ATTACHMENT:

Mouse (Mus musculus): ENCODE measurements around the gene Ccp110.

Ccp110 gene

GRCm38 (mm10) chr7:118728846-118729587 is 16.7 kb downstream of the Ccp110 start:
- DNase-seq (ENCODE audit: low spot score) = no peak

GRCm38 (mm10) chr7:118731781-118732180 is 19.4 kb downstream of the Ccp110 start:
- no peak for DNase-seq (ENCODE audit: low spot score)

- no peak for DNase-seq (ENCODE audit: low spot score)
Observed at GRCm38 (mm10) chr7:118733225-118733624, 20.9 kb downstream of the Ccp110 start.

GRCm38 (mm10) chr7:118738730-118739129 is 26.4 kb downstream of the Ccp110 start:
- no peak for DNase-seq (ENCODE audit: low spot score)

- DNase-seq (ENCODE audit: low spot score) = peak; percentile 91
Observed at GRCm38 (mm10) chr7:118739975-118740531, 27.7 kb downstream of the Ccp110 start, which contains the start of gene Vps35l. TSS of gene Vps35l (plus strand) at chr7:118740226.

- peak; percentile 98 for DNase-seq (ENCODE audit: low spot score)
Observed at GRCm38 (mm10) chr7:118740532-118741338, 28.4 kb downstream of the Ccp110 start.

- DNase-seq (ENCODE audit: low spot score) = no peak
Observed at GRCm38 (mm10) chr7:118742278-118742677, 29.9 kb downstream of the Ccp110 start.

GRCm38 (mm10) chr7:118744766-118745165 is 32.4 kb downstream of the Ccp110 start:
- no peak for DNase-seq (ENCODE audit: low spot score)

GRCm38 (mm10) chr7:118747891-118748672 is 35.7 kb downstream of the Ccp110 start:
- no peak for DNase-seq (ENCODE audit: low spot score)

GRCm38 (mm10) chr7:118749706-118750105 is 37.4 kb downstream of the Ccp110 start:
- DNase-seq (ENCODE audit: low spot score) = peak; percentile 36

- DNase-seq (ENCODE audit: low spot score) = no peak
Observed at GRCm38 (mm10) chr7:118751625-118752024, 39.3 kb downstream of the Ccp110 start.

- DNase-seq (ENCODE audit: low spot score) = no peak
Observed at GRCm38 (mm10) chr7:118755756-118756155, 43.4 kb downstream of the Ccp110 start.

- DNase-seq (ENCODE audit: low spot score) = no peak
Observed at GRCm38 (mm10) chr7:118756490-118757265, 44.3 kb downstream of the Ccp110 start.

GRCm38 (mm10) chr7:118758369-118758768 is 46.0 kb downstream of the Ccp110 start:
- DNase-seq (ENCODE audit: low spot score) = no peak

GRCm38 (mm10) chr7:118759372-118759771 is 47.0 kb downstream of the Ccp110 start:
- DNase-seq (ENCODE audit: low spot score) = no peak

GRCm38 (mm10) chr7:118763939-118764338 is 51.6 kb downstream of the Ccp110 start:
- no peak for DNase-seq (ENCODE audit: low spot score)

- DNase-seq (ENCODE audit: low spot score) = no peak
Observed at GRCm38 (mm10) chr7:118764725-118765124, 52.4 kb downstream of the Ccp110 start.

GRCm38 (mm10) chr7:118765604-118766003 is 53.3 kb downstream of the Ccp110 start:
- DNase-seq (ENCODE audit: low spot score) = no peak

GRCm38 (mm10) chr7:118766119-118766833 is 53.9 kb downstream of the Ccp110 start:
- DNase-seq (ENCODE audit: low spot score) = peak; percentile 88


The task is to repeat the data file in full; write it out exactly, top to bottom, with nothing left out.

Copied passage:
Mouse (Mus musculus): ENCODE measurements around the gene Ccp110.

Ccp110 gene

GRCm38 (mm10) chr7:118728846-118729587 is 16.7 kb downstream of the Ccp110 start:
- DNase-seq (ENCODE audit: low spot score) = no peak

GRCm38 (mm10) chr7:118731781-118732180 is 19.4 kb downstream of the Ccp110 start:
- no peak for DNase-seq (ENCODE audit: low spot score)

- no peak for DNase-seq (ENCODE audit: low spot score)
Observed at GRCm38 (mm10) chr7:118733225-118733624, 20.9 kb downstream of the Ccp110 start.

GRCm38 (mm10) chr7:118738730-118739129 is 26.4 kb downstream of the Ccp110 start:
- no peak for DNase-seq (ENCODE audit: low spot score)

- DNase-seq (ENCODE audit: low spot score) = peak; percentile 91
Observed at GRCm38 (mm10) chr7:118739975-118740531, 27.7 kb downstream of the Ccp110 start, which contains the start of gene Vps35l. TSS of gene Vps35l (plus strand) at chr7:118740226.

- peak; percentile 98 for DNase-seq (ENCODE audit: low spot score)
Observed at GRCm38 (mm10) chr7:118740532-118741338, 28.4 kb downstream of the Ccp110 start.

- DNase-seq (ENCODE audit: low spot score) = no peak
Observed at GRCm38 (mm10) chr7:118742278-118742677, 29.9 kb downstream of the Ccp110 start.

GRCm38 (mm10) chr7:118744766-118745165 is 32.4 kb downstream of the Ccp110 start:
- no peak for DNase-seq (ENCODE audit: low spot score)

GRCm38 (mm10) chr7:118747891-118748672 is 35.7 kb downstream of the Ccp110 start:
- no peak for DNase-seq (ENCODE audit: low spot score)

GRCm38 (mm10) chr7:118749706-118750105 is 37.4 kb downstream of the Ccp110 start:
- DNase-seq (ENCODE audit: low spot score) = peak; percentile 36

- DNase-seq (ENCODE audit: low spot score) = no peak
Observed at GRCm38 (mm10) chr7:118751625-118752024, 39.3 kb downstream of the Ccp110 start.

- DNase-seq (ENCODE audit: low spot score) = no peak
Observed at GRCm38 (mm10) chr7:118755756-118756155, 43.4 kb downstream of the Ccp110 start.

- DNase-seq (ENCODE audit: low spot score) = no peak
Observed at GRCm38 (mm10) chr7:118756490-118757265, 44.3 kb downstream of the Ccp110 start.

GRCm38 (mm10) chr7:118758369-118758768 is 46.0 kb downstream of the Ccp110 start:
- DNase-seq (ENCODE audit: low spot score) = no peak

GRCm38 (mm10) chr7:118759372-118759771 is 47.0 kb downstream of the Ccp110 start:
- DNase-seq (ENCODE audit: low spot score) = no peak

GRCm38 (mm10) chr7:118763939-118764338 is 51.6 kb downstream of the Ccp110 start:
- no peak for DNase-seq (ENCODE audit: low spot score)

- DNase-seq (ENCODE audit: low spot score) = no peak
Observed at GRCm38 (mm10) chr7:118764725-118765124, 52.4 kb downstream of the Ccp110 start.

GRCm38 (mm10) chr7:118765604-118766003 is 53.3 kb downstream of the Ccp110 start:
- DNase-seq (ENCODE audit: low spot score) = no peak

GRCm38 (mm10) chr7:118766119-118766833 is 53.9 kb downstream of the Ccp110 start:
- DNase-seq (ENCODE audit: low spot score) = peak; percentile 88